Mars as we know it is a cold, red desert but in the past, it might have had long-lived water features, despite the frigid temperature. Rivers, lakes, even a large ocean may have once marked the surface of what we now think is a dry (or mostly dry) planet. And while there’s no certainty about an ancient ocean yet, there’s an increasing body of evidence.
Over the last decade, detailed observations from spacecraft orbiting the Red Planet have provided more evidence of water-made structures on ancient Mars. In particular, scientists have spotted terrain known as "thumbprint terrain" near where they think the ocean once existed that they believe was formed by the chaotic force of displaced water, most likely from not one but two mega-tsunamis. Mega-tsunamis differ from regular tsunamis in that they are created by water being displaced rather than underwater tectonics. Given the lack of tectonics on Mars, planetary scientists think that these mega-tsunamis were caused by meteor impacts. Now researchers believe they have found the crater of at least one of them.
According to research published in Journal of Geophysical Research: Planets, the Lomonosov Crater appears to have geological features consistent with being the source of this type of event. The rim of the crater looks like it was broken by water rushing back in. The presence of these fractures on all sides makes a strong case for water rushing in trying to fill the void left by the impact.
The crater itself is roughly 120 kilometers (75 miles) across and is surrounded by smooth young terrain, similar to how it would have been as a potential shallow ocean seabed. According to the researchers, some 3 billion years ago an object between 15-20 kilometers (9-12 miles) across impacted the northern hemisphere of Mars, hitting the coastline and generating a huge tidal wave.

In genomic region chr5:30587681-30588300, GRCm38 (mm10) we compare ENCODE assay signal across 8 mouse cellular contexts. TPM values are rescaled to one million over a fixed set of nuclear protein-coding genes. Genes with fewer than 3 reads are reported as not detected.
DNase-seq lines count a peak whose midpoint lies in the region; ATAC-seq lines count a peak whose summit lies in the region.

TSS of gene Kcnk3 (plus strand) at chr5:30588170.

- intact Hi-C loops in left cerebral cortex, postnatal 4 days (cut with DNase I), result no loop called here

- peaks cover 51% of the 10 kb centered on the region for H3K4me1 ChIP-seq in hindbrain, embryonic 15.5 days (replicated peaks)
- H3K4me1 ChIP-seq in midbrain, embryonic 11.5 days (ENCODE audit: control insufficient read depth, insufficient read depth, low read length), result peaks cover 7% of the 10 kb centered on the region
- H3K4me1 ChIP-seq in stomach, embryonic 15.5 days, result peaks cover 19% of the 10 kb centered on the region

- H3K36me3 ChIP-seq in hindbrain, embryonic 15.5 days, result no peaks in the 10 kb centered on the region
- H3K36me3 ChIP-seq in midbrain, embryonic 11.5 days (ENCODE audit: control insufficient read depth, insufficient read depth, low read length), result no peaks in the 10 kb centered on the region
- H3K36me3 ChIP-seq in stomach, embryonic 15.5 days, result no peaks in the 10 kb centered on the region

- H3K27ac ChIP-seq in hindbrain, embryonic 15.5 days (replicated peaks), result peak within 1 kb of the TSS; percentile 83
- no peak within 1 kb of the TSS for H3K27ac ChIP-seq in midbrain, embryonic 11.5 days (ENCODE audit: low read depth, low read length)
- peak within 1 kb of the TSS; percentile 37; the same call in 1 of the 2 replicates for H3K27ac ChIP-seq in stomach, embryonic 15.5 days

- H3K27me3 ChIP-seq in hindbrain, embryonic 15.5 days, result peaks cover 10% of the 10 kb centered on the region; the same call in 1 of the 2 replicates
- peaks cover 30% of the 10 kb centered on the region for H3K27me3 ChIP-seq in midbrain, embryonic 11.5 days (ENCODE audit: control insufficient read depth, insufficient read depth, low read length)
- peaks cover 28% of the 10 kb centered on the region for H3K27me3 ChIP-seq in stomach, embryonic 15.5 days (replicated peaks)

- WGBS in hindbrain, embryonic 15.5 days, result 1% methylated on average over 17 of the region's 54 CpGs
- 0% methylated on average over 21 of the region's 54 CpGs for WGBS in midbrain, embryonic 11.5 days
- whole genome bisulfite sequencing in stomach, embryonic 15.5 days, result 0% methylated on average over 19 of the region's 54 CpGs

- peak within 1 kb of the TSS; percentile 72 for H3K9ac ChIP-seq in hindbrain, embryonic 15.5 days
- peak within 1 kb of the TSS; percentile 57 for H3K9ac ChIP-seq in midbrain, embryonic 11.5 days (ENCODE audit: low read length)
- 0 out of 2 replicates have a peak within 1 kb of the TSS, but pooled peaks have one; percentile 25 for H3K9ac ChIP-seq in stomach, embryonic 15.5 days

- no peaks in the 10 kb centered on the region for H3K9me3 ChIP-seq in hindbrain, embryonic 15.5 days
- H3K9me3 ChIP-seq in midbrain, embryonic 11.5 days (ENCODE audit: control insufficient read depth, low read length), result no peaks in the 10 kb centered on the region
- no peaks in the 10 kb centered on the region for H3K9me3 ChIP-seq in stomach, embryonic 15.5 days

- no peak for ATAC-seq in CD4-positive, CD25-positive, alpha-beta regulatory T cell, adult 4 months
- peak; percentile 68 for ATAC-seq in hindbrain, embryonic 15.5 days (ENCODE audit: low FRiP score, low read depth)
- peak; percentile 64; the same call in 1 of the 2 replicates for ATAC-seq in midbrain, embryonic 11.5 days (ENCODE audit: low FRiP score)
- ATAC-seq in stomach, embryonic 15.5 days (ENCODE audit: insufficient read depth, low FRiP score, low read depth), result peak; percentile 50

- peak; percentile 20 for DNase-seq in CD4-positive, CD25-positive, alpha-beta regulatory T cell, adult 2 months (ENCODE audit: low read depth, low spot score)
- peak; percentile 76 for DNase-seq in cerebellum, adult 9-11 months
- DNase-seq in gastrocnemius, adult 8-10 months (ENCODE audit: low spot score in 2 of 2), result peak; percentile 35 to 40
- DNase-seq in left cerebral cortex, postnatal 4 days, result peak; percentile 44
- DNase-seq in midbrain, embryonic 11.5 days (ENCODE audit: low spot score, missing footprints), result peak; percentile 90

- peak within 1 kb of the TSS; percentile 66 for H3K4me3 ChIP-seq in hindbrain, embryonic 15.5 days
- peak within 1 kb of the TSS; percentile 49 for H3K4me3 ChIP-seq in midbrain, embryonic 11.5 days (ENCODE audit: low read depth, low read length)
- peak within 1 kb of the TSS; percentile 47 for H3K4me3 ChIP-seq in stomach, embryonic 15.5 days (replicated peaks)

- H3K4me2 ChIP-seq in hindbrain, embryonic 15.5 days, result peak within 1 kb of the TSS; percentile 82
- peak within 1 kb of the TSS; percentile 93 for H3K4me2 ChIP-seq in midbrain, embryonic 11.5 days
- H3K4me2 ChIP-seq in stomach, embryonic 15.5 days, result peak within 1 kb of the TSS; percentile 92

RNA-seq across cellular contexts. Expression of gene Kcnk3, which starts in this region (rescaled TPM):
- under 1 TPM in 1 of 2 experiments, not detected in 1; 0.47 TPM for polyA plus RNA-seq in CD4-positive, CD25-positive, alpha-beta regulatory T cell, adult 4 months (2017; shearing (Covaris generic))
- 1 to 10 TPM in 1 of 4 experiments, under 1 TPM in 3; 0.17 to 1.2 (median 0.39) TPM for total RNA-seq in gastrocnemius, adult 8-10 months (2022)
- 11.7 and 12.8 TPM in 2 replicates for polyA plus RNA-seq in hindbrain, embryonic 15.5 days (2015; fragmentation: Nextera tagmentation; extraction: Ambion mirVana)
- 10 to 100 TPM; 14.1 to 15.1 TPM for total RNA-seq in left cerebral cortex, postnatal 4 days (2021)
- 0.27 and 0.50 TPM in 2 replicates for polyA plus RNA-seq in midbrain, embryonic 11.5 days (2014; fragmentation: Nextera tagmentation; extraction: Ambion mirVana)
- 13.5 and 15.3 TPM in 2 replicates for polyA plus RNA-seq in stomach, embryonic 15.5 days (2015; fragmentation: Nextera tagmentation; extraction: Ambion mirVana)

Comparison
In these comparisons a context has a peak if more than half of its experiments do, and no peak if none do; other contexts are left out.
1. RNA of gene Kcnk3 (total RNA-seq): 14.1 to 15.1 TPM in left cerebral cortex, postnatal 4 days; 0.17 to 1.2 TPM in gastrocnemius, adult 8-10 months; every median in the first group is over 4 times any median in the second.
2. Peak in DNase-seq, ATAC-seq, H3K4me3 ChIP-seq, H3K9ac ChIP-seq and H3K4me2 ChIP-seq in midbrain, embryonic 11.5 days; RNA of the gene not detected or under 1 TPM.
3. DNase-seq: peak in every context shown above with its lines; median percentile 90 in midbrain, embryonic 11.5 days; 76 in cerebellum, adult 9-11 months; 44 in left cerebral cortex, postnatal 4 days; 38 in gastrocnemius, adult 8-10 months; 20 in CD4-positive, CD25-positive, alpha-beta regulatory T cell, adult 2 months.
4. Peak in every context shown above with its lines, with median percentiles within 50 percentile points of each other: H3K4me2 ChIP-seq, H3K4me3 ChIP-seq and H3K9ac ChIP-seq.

There are other pieces of evidence regarding this and other ancient tsunamis left as scars on the surface of Mars. Coastal terrains have been observed with structures consistent with water rushing in and then flowing back down to lower altitudes. Researchers have attributed these structures to different tsunamis that may have happened during times the climate had changed significantly.
The climate is a crucial element in this discussion. Ancient Mars is expected to be very cold for many reasons, including the fact that the Sun emitted a lot less radiation back then than it does now. A long-lived ocean seems very unlikely in those freezing conditions, instead requiring warm and wet conditions to maintain. That said, in this study, the researchers make a compelling case for the ocean's existence.
If the Lomonosov Crater’s features were indeed caused by rushing water, it would suggest that an ocean was indeed present and given how rare impacts of this size are, this ocean must have been there for a very long time.
[H/T: The New York Times]